Inflammation is part of the body’s natural healing design, and happens in response to injury or perceived injury. It can be both acute and chronic. Acute inflammation is identifiable by the redness, swelling, and heat that often accompany an injury. These happen because blood cells rush to the area like first responders to assess and address the injury. They flood the area with oxygen, nutrients, clotting factors, natural pain killers and more. Together, these factors speed healing. Think about it. They immobilize a damaged area (like in frozen shoulder) until the tissue is repaired. The pain we feel even helps us. It’s a signal to us to use the injured area less. It’s all part of the amazing design of our bodies to self-heal!

Chronic inflammation is a lower grade response than this. It can be systemic, but typically shows up in flares that can either be localized in one area or systemic. If it’s localized, you’ll see it in the colon, the joints, the tendons, the sinuses, etc. If it’s systemic it will show up as an autoimmune condition. If your diagnosis ends with ‘itis’ it relates directly to inflammation. Think bursitis, arthritis, sinusitis, colitis, blepharitis, otitis, etc. And if you have pain and stiffness or impaired function anywhere it’s a safe bet you have some level of chronic inflammation.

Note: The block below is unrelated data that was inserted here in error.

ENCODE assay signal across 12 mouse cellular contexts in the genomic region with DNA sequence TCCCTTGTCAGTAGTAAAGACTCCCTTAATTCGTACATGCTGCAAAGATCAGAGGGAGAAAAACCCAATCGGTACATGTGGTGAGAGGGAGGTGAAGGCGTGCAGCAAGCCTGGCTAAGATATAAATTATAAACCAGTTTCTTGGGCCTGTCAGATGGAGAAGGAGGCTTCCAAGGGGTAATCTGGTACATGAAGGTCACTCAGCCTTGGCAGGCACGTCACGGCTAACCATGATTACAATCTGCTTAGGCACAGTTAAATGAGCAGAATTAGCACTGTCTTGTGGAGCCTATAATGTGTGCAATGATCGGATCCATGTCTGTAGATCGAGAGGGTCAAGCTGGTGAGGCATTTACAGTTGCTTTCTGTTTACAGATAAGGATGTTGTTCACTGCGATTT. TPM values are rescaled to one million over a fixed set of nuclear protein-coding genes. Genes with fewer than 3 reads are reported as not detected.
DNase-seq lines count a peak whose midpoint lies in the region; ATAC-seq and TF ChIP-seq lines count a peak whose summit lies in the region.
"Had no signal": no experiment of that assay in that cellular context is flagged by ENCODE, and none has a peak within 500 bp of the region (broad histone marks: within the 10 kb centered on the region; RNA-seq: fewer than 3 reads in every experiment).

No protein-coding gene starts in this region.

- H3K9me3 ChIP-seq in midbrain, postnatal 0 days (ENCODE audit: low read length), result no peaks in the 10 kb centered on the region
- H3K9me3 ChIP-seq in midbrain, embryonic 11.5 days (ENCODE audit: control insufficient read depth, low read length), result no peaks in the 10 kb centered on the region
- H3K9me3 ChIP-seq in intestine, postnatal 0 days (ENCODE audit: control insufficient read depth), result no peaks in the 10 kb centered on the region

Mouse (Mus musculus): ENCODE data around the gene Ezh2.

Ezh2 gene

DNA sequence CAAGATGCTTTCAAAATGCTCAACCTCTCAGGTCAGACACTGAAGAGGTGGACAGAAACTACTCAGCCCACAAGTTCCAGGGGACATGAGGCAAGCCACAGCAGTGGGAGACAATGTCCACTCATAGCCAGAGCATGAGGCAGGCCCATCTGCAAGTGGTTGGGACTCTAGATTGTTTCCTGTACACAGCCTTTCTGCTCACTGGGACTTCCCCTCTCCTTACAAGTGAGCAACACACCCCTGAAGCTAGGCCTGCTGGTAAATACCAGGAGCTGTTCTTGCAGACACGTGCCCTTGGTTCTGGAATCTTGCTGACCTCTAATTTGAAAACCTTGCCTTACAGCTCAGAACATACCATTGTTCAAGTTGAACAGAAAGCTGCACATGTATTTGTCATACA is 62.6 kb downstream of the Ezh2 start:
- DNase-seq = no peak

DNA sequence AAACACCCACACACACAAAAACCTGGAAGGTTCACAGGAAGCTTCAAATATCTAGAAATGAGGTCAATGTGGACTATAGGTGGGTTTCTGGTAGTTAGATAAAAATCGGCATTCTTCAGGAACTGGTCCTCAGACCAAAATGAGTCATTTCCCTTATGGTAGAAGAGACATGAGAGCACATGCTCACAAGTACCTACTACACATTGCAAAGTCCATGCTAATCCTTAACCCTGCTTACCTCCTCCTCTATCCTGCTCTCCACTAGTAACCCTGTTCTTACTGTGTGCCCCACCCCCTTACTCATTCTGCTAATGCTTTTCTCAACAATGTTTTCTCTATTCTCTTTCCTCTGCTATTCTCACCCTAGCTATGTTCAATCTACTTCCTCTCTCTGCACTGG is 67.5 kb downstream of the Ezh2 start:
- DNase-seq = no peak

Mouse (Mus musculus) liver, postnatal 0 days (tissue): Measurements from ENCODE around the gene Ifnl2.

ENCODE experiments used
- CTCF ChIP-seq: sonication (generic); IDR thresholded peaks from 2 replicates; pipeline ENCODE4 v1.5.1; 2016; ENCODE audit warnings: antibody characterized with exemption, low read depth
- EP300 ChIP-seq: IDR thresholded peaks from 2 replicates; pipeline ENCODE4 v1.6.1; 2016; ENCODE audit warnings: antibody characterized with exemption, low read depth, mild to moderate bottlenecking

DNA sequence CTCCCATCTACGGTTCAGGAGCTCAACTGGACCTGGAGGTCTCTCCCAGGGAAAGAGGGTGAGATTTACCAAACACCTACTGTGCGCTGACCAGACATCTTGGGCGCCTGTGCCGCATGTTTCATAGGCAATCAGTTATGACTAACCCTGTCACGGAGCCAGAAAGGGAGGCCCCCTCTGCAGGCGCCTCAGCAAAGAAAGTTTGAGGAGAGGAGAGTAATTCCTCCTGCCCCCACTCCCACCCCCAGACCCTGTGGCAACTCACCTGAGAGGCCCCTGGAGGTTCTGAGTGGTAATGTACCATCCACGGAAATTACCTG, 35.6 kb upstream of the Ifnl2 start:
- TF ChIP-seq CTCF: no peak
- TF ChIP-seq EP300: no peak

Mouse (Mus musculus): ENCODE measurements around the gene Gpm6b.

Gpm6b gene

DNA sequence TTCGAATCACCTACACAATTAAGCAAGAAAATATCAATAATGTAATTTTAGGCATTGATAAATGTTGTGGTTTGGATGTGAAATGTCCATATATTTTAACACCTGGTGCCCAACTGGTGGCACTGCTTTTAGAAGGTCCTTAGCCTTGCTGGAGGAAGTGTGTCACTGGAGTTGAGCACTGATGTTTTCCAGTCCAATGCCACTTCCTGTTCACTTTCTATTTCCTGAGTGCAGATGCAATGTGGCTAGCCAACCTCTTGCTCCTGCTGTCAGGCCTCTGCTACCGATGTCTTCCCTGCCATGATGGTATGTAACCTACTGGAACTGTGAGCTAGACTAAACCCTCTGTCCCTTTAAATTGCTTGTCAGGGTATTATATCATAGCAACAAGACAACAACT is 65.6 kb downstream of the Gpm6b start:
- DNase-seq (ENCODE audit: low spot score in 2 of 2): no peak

Piriformis syndrome is irritation/inflammation of the piriformis muscle.

In cases of chronic inflammation, the toxins in our diet can be provoking the body to stay in a low-grade inflamed state. They damage the gut and create malabsorption that triggers the immune system to a smaller, but more continual degree. Let’s talk about an anti-inflammatory diet to address this.

An anti-inflammatory diet

An anti-inflammatory diet removes those foods that are most inflammatory to the body. As such many diets can be said to be anti-inflammatory, including a raw food vegan diet. However, only a few also focus on the most natural, nutrient-dense replacements. These include the carnivore diet, the Paleo or Primal diet, and a very low carb or ketogenic version of the same.

The key inflammatory foods in our diets today are:

  • processed and take out foods
  • wheat and gluten
  • vegetable and seed oils
  • sugar and sugar byproducts
  • corn and corn byproducts
  • soy and soy byproducts
  • and for some, dairy (this often happens because of gluten or glyphosate induced gut damage to the junctions in the intestines and can be repaired over time with guidance)

I recommend the Paleo/Primal diet or a keto version of this for healing most health issues. Why? It not only removes the most inflammatory foods, but it uniquely focuses on replacing those with the foods with the greatest nutrients. Essentially, a Paleo diet focuses on foods our ancestors would have eaten before the advent of agriculture. Think hunter/gatherer. It focuses on whole meat, fowl, seafood, and eggs as the source of most calories and includes vegetables, fruit, herbs, and nuts and seeds. Condiments that are natural and unsweetened, like mustard, homemade mayonnaise, vinegar or horseradish are allowed on this diet. I, and many others, also recommend all natural fermented foods to support a healthy gut biome. All traditional cultures included fermented foods of some sort.